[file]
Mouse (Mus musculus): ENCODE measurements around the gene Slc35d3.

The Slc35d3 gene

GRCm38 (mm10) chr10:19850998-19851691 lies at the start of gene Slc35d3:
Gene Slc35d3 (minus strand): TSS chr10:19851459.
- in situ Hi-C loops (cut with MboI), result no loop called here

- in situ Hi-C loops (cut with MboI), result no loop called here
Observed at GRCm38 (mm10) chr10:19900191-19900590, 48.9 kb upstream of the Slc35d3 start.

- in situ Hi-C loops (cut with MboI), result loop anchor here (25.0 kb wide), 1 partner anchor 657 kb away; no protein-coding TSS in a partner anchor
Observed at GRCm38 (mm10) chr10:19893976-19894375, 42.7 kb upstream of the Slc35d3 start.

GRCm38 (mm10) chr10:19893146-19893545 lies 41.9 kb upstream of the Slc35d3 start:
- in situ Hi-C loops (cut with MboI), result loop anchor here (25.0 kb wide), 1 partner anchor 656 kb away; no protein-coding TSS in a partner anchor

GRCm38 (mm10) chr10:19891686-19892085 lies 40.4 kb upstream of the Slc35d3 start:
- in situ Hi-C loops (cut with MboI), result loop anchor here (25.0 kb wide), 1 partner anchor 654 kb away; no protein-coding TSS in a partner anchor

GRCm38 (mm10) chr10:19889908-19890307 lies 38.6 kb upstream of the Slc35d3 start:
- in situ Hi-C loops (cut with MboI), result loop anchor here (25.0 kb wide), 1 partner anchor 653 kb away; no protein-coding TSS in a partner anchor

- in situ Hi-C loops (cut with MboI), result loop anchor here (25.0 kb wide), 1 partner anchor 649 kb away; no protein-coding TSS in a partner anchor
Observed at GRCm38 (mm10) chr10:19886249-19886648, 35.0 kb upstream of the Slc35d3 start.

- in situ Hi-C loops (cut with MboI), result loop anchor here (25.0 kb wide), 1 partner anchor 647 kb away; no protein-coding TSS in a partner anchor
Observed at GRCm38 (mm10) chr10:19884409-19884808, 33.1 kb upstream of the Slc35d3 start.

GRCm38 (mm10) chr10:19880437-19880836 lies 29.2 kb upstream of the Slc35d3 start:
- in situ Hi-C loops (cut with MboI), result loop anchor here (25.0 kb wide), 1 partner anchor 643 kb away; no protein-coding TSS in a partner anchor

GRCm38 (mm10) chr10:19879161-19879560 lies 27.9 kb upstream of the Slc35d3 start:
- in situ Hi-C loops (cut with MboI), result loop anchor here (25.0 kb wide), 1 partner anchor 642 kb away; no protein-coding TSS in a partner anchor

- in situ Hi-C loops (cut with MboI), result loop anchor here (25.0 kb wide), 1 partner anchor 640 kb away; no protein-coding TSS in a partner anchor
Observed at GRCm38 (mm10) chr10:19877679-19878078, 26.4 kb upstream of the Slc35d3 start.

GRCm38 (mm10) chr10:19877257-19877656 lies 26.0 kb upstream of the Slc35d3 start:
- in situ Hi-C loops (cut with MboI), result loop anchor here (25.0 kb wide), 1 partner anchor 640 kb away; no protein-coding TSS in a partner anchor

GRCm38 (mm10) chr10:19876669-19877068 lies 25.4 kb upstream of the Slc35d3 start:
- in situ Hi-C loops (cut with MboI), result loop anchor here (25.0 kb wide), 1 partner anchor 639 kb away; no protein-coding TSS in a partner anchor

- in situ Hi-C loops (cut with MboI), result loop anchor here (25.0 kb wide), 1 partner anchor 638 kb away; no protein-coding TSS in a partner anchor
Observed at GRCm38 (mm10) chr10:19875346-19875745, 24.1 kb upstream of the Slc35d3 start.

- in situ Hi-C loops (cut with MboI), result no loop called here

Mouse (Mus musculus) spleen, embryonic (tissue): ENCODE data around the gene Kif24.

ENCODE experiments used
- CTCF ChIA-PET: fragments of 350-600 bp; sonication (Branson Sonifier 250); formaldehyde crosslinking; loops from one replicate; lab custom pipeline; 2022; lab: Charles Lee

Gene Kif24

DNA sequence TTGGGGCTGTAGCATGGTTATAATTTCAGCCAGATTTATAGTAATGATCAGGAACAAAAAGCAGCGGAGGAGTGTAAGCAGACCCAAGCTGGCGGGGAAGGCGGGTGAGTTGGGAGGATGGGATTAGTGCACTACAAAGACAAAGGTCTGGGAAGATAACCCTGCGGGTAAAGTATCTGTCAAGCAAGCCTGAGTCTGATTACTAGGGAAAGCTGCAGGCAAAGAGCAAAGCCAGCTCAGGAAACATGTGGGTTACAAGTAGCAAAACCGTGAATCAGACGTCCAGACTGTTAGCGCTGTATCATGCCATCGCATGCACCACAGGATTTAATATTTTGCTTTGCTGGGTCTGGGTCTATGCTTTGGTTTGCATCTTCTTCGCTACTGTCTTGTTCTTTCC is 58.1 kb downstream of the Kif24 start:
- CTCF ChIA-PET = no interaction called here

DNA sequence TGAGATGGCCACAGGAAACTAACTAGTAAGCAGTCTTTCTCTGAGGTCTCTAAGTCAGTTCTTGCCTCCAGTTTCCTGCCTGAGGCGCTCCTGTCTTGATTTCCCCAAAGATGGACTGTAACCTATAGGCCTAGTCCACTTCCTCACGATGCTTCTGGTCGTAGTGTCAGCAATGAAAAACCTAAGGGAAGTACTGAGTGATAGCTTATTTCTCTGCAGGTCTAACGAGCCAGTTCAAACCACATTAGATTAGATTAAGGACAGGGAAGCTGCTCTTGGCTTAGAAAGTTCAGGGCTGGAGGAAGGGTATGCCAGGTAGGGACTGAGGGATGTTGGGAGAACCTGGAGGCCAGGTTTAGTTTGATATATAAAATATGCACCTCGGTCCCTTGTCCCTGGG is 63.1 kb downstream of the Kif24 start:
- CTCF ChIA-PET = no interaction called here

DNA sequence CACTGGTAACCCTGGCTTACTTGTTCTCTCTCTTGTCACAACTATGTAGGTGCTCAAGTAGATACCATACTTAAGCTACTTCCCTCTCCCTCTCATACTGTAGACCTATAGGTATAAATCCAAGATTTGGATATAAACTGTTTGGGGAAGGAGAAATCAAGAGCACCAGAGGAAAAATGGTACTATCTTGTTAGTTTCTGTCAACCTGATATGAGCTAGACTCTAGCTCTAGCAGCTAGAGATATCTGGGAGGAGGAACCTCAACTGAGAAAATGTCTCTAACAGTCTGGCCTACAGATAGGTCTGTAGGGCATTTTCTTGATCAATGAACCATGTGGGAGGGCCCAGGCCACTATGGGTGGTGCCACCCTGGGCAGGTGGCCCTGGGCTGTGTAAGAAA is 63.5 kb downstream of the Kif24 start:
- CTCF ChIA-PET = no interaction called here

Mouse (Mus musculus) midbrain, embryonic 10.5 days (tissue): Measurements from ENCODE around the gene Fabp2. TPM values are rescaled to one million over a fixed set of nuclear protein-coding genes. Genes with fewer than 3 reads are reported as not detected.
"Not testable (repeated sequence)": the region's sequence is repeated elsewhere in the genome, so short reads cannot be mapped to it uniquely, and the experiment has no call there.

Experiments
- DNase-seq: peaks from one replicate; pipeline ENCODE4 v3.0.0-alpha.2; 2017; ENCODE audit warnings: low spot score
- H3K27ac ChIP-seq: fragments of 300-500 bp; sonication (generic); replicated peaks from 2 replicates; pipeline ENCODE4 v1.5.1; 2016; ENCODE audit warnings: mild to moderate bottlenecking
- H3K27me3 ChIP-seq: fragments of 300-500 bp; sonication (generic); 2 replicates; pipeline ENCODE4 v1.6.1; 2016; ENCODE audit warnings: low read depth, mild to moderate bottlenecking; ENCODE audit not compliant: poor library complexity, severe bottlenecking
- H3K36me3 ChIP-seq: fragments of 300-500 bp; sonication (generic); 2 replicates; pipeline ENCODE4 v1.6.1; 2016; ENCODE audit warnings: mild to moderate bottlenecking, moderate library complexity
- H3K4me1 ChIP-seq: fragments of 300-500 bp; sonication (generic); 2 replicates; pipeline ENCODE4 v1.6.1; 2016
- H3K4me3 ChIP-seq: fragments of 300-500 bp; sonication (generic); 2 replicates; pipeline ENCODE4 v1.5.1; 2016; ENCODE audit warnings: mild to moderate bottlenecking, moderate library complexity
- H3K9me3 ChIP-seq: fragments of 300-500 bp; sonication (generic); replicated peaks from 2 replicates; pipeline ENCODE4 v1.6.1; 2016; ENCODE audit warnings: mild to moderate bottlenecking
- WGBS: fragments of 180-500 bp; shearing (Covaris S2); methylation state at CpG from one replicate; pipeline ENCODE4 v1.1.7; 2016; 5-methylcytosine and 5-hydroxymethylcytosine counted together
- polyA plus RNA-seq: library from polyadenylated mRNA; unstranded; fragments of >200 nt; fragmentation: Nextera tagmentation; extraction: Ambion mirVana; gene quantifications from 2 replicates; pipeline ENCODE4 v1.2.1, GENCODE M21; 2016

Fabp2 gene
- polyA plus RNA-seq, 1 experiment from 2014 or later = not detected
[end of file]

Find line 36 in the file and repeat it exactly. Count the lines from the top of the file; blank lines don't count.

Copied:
Gene Kif24